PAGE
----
When is a loan considered to be a default?
A loan is considered to be in default when the borrower fails to repay the loan according to the terms agreed upon in the loan contract. This typically includes missing or late payments, or not paying the full amount owed. The specific definition of default can vary depending on the type of loan and the lender’s policies.
If a lender sees that you are likely to default, they will send you a default notice to notify you that you are behind payments and will give you a two weeks notice to catch up on your payment. While the notice won’t be put on record, if you do default, it will reflect in your credit history and this will be a major headache for you in the future should you wish to borrow again
When a lender gives you a line of credit, they also have a set of checklist to see that you are not likely to default on your loan. It’s a system designed to warn the lender early on so that they can take the necessary steps to ensure they don’t lose their repayments. Some of the indicators include:
- Late or missed payments: If a client has a history of late or missed payments, it can be a warning sign that they’re struggling to keep up with their loan obligations. this is a major red flag and most lenders could prefer never to lend to the client again.
- High debt-to-income ratio: If a client’s existing debt is too high compared to their income, they may be more likely to default on their loan. Like a company, a high debt to income is a clear indication of a person is likely to declare bankruptcy.
- Employment change: A change in employment status, such as a job loss or reduction in hours, can increase the risk of default as it may impact their ability to make loan payments.
- Financial distress: If a client is experiencing financial difficulties, such as high medical expenses or a significant decrease in income, it can increase the risk of default.
- Unforeseen events: Unforeseen events, such as natural disasters or personal emergencies, can also increase the risk of default as they can disrupt a client’s financial stability.
- Poor credit history: A client with a poor credit history, including a low credit score or a history of defaulting on previous loans, is more likely to default on a new loan.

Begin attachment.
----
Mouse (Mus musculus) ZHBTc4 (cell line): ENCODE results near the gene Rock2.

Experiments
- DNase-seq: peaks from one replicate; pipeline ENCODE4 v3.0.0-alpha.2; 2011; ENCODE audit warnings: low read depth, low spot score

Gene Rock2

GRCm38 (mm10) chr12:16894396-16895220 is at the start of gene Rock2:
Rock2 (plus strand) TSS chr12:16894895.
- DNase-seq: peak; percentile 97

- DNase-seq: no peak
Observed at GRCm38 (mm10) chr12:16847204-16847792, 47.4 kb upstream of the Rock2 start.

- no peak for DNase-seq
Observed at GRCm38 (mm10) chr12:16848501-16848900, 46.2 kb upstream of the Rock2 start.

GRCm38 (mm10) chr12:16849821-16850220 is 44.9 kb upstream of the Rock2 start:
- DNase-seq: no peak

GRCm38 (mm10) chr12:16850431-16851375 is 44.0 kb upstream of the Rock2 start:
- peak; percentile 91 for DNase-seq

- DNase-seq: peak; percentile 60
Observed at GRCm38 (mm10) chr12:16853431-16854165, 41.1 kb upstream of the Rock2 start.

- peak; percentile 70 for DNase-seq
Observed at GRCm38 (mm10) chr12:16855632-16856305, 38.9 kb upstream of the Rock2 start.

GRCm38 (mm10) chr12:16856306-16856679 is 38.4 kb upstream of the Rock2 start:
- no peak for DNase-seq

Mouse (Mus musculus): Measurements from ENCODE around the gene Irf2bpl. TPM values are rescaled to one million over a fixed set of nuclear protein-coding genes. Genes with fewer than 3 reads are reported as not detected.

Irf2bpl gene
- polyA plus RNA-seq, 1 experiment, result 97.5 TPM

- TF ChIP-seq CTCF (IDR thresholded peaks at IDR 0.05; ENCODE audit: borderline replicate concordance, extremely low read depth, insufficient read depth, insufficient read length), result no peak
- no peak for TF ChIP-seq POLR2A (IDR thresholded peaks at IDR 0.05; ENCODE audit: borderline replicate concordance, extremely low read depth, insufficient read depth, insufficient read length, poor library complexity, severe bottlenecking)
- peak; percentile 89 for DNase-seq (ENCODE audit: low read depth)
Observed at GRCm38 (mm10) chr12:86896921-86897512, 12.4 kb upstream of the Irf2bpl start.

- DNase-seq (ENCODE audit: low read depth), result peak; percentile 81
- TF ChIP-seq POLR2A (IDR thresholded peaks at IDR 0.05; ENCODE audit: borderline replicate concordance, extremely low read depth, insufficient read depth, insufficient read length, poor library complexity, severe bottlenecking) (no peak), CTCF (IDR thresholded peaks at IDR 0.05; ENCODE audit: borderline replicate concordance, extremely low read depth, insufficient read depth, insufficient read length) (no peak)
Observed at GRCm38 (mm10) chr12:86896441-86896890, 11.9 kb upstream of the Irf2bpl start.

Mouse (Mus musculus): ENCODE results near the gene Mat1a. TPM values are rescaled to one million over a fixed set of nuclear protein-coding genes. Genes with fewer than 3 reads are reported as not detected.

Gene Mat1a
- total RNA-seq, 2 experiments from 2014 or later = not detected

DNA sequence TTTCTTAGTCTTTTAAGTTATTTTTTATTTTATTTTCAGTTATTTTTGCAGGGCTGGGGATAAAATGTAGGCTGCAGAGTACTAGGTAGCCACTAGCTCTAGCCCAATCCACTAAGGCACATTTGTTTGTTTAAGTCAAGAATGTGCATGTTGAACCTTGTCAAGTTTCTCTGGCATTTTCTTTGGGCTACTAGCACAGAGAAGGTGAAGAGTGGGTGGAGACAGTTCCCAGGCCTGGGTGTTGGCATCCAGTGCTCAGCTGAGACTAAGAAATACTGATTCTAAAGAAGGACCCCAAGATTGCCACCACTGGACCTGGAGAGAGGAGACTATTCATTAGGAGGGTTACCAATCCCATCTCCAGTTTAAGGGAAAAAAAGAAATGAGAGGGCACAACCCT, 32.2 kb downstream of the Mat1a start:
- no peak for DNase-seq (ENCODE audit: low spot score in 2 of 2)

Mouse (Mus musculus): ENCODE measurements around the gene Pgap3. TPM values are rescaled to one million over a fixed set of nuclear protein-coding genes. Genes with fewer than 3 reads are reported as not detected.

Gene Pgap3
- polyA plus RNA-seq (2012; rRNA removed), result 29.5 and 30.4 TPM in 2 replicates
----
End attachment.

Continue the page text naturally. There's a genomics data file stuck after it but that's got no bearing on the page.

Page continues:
- Loan purpose: If the loan is for a risky or speculative purpose, such as a high-risk investment, the risk of default may be higher.
- Inaccurate information: If the information provided by the client in their loan application is inaccurate or incomplete, it can increase the risk of default as they may be unable to repay the loan as agreed.
- Insufficient collateral: If the loan is secured, a lack of sufficient collateral can increase the risk of default as the lender may be unable to recover the loan if the borrower defaults.
These are some of the indicators that a client is likely to default on a loan, but the specific factors may vary depending on the type of loan and the lender’s individual lending policies. this indicator is a good checklist for you as a client to ensure you don’t fall on the wrong side of your lenders books (pan intended). Defaulting on your loan has some major consequences which we covered.
In the banking industry, a loan account is considered a Non-Performing Asset (NPA) based on a 90- 120 days delinquency.
What are some of the steps you can take to avoid defaulting?
- Create a budget: Start by creating a realistic budget that takes into account all of your expenses, including your loan payments. Your budget should have a comprehensive debt repayment plan which you must follow to ensure your debt obligation are taken care of.
- Make timely payments: Make sure to make all of your loan payments on time, as missed or late payments can have a significant impact on your credit score. As we had discussed on indicators of defaulting, late payments are likely to get you peneralized like you have already defaulted. if you are going to be late for an unavoidable reason, call your lender early and inform them of your conandrum so they can advise you accordingly and avoid receiving a default notice which will cause a lot of issues in the future
- Stay within your means: Avoid taking on more debt than you can afford to repay, and prioritize paying off high-interest debt first. This way you will always have a good debt-to-income ratio that wont burden your credit score. It is also important to remember that your income must support your persona; expenses and not just repay debts.
- Communicate with your lender: If you’re struggling to make your loan payments, reach out to your lender as soon as possible. They may be able to work with you to find a solution. A simple phone call can save you a lot of pain in the future, even your lender is a human being, they want to recover their debt not spend time trying to sale your collateral to recover it.
- Consider a loan modification: If you’re unable to make your loan payments, a loan modification may be an option. This involves changing the terms of your loan to make it more manageable.
- Seek financial counselling: Consider seeking the help of a financial counsellor or debt management expert if you’re having difficulty managing your debt.
- Prioritize essential expenses: If you’re struggling to make ends meet, prioritize your essential expenses, such as food, housing, and transportation.
- Avoid additional debt: Avoid taking on additional debt, such as credit card balances, until you’re able to get your current debt under control.
- Consider debt consolidation: If you have multiple loans, consider consolidating them into a single loan with a lower interest rate.
- Stay informed: Stay informed about changes in your financial situation and any changes to your loan terms to ensure that you’re able to make your loan payments on time.
By following these tips, you can help avoid defaulting on your loan and maintain a good credit history.